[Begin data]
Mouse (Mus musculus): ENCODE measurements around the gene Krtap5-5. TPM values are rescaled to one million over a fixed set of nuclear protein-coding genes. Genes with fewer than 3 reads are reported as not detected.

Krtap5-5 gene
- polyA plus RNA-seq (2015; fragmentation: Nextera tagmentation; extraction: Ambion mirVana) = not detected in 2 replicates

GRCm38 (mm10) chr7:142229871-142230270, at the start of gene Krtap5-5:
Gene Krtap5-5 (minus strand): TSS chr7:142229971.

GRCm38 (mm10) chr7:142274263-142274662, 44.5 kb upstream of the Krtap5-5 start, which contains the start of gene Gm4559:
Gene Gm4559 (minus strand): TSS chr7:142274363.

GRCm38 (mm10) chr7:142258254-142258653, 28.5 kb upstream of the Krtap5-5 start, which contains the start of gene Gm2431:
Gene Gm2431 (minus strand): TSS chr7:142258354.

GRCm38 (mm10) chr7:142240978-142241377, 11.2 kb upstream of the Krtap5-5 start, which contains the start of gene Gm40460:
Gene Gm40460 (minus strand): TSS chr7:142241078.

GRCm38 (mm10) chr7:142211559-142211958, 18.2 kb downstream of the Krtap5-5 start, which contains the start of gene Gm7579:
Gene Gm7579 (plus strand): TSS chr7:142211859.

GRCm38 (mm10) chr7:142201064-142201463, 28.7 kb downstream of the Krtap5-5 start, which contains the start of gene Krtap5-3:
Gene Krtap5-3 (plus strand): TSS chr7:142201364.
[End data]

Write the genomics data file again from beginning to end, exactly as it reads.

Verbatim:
Mouse (Mus musculus): ENCODE measurements around the gene Krtap5-5. TPM values are rescaled to one million over a fixed set of nuclear protein-coding genes. Genes with fewer than 3 reads are reported as not detected.

Krtap5-5 gene
- polyA plus RNA-seq (2015; fragmentation: Nextera tagmentation; extraction: Ambion mirVana) = not detected in 2 replicates

GRCm38 (mm10) chr7:142229871-142230270, at the start of gene Krtap5-5:
Gene Krtap5-5 (minus strand): TSS chr7:142229971.

GRCm38 (mm10) chr7:142274263-142274662, 44.5 kb upstream of the Krtap5-5 start, which contains the start of gene Gm4559:
Gene Gm4559 (minus strand): TSS chr7:142274363.

GRCm38 (mm10) chr7:142258254-142258653, 28.5 kb upstream of the Krtap5-5 start, which contains the start of gene Gm2431:
Gene Gm2431 (minus strand): TSS chr7:142258354.

GRCm38 (mm10) chr7:142240978-142241377, 11.2 kb upstream of the Krtap5-5 start, which contains the start of gene Gm40460:
Gene Gm40460 (minus strand): TSS chr7:142241078.

GRCm38 (mm10) chr7:142211559-142211958, 18.2 kb downstream of the Krtap5-5 start, which contains the start of gene Gm7579:
Gene Gm7579 (plus strand): TSS chr7:142211859.

GRCm38 (mm10) chr7:142201064-142201463, 28.7 kb downstream of the Krtap5-5 start, which contains the start of gene Krtap5-3:
Gene Krtap5-3 (plus strand): TSS chr7:142201364.